What levels of respect were practiced around you when you were a child? Since my mum is German I was taught well, from knowing how to use a fish knife and fork, how to set a table and to write thank-you notes. Since we never had much money I lernt that it’s not what is in your wallet that makes you who you are and that wealth does not equal respect. It’s about how you treat others that reflects back on you.
How traveled are you and to what degree do you keep up with international news? I love to travel and have been to over 20 countries and I want to add many more to my list. I love seeing new cultures, meeting new people and trying new things. I do believe that the more we learn, be it in school or through experience the more we understand and can form a well-rounded opinion.
If you could share an opinion on a single international incident or topic that you either feel strongly about or that might not be known to the rest of the world what would it be? There are so many, from the financial problems to what’s happening in Syria. But I suppose one thing I really don’t get is why so many people on this planet still don’t recycle and fall prey to this materialistic world. Not that I don’t enjoy beautiful new things but my heart does beat faster when I get a good deal or can recycle something up, find a little treasure at the flea market. I hate the fact that we are drowning in plastic and that we have just so much waste.
What does the right to an opinion mean to you? Is it essential to freedom to have this right? See answer three
Is it ever right for you to be allowed an opinion while someone else is denied that same right on the same topic? No, every one is allowed an opinion and as I am a journalist I believe everyone has the right to express this opinion. However I do think freedom comes with responsibility, if you say your opinion expect others to disagree. And of course an opinion is sometimes not up for debate, for example beliefs are personal. This doesn’t mean you can’t discuss or even argue about them, but since they are not necessarily rational but emotional they have to be approached with more caution, respect and tolerance. After all you can’t argue with feelings no matter what your opinion. However tolerance has to go both ways and some things are just wrong, like oppression of the weak, murder etc.
What does this project mean to you? How can Project O potentially enlighten or help the world? I don’t know if Project O will change the world but it may change a few points of view or give people food for thought. And since I believe in education and open discussion I am sure it will do more good than harm.
2012 and Independence Day, Bruce Willis, Channing Tatum, Die Hard, director Roland Emmerich, entertainment, film reviews, Films, Jamie Foxx, Joey King, John McClane, Maggie Gyllenhall, movies, reviews, Roland Emmerich, The Day after Tomorrow, White House Down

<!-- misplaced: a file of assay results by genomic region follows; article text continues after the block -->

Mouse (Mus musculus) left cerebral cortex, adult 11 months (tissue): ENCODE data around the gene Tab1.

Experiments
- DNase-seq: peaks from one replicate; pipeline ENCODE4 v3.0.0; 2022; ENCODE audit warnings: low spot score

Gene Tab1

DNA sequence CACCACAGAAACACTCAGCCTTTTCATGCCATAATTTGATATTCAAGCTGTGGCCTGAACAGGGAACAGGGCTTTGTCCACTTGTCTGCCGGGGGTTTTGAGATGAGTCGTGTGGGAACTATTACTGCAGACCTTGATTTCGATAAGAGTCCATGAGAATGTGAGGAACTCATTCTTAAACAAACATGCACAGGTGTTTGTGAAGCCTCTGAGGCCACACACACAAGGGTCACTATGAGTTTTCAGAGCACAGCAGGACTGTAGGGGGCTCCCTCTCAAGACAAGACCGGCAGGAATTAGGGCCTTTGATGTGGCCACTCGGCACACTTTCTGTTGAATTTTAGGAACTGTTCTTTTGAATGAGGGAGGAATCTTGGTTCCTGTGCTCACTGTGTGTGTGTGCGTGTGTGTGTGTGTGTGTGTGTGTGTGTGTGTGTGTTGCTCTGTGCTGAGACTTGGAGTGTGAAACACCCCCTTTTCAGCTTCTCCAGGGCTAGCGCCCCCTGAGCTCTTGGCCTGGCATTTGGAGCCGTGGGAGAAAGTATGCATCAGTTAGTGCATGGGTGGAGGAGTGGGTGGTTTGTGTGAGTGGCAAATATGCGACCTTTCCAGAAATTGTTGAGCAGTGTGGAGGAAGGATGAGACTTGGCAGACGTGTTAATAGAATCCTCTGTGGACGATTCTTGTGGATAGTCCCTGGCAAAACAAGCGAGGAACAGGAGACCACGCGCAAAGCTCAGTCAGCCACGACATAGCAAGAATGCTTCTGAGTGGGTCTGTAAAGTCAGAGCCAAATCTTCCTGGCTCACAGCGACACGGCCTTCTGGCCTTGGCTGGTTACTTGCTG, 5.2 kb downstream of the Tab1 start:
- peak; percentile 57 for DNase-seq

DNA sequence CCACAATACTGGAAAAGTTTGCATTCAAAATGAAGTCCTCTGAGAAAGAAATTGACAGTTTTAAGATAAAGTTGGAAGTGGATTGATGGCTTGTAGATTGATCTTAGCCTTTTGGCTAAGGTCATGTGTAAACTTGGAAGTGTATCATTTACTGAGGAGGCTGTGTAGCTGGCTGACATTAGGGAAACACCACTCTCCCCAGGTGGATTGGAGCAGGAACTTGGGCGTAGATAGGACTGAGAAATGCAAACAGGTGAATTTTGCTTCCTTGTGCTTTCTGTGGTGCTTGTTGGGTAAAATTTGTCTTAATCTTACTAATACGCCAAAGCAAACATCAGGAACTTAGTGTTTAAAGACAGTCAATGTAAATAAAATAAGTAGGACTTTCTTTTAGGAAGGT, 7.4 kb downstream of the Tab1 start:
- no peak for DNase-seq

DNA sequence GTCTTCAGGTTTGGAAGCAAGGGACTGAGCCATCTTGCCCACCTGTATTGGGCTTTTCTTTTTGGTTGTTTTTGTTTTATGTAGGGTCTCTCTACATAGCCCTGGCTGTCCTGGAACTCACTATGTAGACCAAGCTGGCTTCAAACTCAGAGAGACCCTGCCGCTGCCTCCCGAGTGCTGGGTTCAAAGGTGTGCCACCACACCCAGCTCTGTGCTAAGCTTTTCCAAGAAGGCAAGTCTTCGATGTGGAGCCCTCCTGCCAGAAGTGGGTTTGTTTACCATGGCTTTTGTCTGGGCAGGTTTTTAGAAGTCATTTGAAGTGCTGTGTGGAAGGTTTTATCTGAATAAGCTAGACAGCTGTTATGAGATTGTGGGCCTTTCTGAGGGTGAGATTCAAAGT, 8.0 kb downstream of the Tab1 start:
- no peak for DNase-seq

After The Day after Tomorrow, 2012 and Independence Day director Roland Emmerich has now decided it’s time to blow up the White House from within. No natural disasters or aliens needed, this time a handful of terrorists and a few corrupt politicians is all it takes. But of course there is a hero to hand to save the day.
John Cale (Channing Tatum) calls in a few favours and interviews for a job as secret service agent. Unlucky for him agent Finnerty (Maggie Gyllenhall) is not only sceptical of his abilities but knows him from his not so dashing past. Trying to not disappoint more women in his life Cale takes his angry teenage daughter Emily (Joey King) on a tour of the White House and of course politics obsessed Emily bumps into the Presidant (Jamie Foxx).
As luck would have it terrorist decided it’s the perfect day for a White House takeover and bring it down. But working class hero John won’t let this stop him from finding his daughter, who got lost in the ensuing chaos, and makes his way through gun-fire and falling debris only to find the Commander in Chief in need of a rescue. From then onwards John has a two-fold mission, find his daughter and save the President.
Like most “here-to save-the-day-movies” the character of John Cale is a close copy of Bruce Willis John McClane in Die Hard, only missing a few letters to his name and wearing the obligatory sweat stained tank top. But Tatum does a good job, not only does the shirt fit his physique beautifully, his charm and good delivery of one liners give White House Down a certain amount of flair and fun, not unlike the Die Hard series.
And it seems that America is in need of a new hero, making Tatums timing perfect, after all the ususual suspects are all getting a little too old : Bruce Willis is 55, Brad Pitt 49 and Will Smith 44. But while Tatum is the obvious star of White House Down, Foxx is a little too predictable and bland but does have some good lines. King on the other hand often steals the limelight and is one to watch in the future. And Gyhllenhall does what she always does, is pretty, a little quirky but really just the female on the sidelines.
So while White House Down doesn’t really do anything new and tells a story already told it is well written with maybe a few too many outrageous twists. The special effects are believable, but it is Tatum who upstages everything with his good looks, on screen charm and athletic bravado.
So if you like Die Hard and a bit of a on screen demolition White House Down is definitely one to watch.